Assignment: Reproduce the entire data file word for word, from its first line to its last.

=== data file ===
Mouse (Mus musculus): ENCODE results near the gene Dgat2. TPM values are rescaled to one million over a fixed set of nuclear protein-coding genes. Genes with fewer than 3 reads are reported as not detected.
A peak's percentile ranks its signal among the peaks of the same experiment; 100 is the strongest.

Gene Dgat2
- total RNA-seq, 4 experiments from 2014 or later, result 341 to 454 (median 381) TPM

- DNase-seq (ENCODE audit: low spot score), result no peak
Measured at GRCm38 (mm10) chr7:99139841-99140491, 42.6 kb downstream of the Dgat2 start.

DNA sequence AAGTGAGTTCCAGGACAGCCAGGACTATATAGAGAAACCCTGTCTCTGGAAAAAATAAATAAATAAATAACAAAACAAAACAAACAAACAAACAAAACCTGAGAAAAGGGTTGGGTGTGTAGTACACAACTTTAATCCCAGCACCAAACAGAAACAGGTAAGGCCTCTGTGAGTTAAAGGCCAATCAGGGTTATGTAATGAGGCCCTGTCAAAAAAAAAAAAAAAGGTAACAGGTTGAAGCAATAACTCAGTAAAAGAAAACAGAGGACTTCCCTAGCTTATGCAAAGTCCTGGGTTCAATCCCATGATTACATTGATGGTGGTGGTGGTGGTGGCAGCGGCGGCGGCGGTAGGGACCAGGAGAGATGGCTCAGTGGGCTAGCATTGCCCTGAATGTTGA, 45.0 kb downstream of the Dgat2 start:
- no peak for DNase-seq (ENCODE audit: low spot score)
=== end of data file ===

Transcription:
Mouse (Mus musculus): ENCODE results near the gene Dgat2. TPM values are rescaled to one million over a fixed set of nuclear protein-coding genes. Genes with fewer than 3 reads are reported as not detected.
A peak's percentile ranks its signal among the peaks of the same experiment; 100 is the strongest.

Gene Dgat2
- total RNA-seq, 4 experiments from 2014 or later, result 341 to 454 (median 381) TPM

- DNase-seq (ENCODE audit: low spot score), result no peak
Measured at GRCm38 (mm10) chr7:99139841-99140491, 42.6 kb downstream of the Dgat2 start.

DNA sequence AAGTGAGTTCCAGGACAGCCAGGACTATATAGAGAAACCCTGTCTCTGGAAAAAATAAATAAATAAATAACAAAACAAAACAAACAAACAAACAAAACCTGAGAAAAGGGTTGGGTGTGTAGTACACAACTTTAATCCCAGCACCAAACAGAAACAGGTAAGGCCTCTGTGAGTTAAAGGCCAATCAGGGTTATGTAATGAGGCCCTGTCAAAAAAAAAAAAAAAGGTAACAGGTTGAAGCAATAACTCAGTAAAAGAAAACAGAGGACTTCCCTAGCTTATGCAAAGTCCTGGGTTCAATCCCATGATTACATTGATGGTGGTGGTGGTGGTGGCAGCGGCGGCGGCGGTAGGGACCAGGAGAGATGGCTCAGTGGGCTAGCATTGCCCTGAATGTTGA, 45.0 kb downstream of the Dgat2 start:
- no peak for DNase-seq (ENCODE audit: low spot score)